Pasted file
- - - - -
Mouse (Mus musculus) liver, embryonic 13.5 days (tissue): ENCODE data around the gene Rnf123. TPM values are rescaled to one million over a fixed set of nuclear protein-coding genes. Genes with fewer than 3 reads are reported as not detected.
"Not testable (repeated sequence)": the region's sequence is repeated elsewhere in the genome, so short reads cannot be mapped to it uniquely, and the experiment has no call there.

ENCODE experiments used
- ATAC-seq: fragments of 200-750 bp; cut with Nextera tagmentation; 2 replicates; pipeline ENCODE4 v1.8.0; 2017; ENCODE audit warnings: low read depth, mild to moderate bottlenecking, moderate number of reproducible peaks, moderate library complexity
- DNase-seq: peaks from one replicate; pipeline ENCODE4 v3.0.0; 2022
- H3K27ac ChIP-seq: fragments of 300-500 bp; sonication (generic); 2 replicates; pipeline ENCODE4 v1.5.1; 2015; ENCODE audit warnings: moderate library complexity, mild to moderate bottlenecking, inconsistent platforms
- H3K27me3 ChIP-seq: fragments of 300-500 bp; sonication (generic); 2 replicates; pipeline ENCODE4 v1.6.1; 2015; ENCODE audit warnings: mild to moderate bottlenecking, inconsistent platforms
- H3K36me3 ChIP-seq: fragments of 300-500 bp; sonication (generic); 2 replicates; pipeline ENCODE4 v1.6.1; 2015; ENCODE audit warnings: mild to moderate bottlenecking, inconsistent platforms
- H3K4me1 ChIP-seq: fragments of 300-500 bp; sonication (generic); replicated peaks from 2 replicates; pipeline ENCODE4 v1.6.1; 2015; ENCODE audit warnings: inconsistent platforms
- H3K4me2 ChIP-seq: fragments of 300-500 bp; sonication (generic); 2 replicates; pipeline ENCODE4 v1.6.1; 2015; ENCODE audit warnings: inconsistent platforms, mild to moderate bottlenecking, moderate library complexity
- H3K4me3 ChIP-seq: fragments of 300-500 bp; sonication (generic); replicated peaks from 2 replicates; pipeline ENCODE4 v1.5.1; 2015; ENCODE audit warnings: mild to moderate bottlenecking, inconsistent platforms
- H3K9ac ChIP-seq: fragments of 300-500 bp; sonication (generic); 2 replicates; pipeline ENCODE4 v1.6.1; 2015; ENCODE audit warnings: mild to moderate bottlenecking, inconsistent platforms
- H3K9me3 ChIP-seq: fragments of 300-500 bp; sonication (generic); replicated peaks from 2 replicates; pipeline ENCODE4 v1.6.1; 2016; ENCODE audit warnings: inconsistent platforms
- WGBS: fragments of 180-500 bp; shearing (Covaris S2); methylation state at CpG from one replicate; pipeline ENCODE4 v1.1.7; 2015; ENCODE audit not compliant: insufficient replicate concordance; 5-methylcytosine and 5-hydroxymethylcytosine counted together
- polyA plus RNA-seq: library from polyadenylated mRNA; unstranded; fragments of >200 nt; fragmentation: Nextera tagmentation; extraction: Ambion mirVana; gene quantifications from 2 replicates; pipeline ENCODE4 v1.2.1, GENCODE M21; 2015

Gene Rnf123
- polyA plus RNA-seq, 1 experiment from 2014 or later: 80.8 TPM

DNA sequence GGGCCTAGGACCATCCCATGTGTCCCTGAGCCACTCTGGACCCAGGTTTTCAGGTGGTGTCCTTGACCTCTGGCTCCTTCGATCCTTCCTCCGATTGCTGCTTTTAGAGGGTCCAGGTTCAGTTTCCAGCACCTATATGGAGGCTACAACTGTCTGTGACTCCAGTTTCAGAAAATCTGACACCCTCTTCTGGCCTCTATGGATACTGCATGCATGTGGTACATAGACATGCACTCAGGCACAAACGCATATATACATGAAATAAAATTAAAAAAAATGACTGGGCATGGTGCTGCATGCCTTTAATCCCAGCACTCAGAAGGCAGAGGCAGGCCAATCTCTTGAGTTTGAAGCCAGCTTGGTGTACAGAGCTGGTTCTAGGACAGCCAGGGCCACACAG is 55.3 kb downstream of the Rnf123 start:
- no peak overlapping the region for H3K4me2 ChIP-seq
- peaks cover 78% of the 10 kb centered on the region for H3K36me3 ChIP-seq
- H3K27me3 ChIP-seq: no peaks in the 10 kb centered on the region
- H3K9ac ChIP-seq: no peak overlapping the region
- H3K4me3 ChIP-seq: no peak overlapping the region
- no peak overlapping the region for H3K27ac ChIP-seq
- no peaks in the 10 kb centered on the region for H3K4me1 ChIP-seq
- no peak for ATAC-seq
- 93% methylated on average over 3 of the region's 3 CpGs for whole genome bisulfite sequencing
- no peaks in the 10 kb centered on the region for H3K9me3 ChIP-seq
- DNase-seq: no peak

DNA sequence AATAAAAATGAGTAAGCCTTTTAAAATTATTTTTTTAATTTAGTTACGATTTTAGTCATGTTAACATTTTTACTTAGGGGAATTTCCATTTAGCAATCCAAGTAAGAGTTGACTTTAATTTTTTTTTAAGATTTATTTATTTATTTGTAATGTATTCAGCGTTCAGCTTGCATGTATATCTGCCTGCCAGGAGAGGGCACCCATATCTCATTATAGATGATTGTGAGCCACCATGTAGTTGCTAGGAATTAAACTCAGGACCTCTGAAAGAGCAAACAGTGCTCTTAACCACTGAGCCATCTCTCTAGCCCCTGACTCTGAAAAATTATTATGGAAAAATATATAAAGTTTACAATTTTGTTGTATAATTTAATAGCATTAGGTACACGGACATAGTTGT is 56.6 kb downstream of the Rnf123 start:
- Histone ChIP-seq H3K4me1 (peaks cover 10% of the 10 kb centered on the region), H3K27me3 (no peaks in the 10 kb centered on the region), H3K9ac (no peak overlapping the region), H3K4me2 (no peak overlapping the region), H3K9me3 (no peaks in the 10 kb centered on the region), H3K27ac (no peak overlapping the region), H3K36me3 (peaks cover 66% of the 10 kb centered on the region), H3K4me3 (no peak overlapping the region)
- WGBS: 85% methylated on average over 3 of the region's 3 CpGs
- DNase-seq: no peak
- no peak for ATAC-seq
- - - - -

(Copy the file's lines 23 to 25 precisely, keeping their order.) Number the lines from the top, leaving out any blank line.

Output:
- H3K4me3 ChIP-seq: no peak overlapping the region
- no peak overlapping the region for H3K27ac ChIP-seq
- no peaks in the 10 kb centered on the region for H3K4me1 ChIP-seq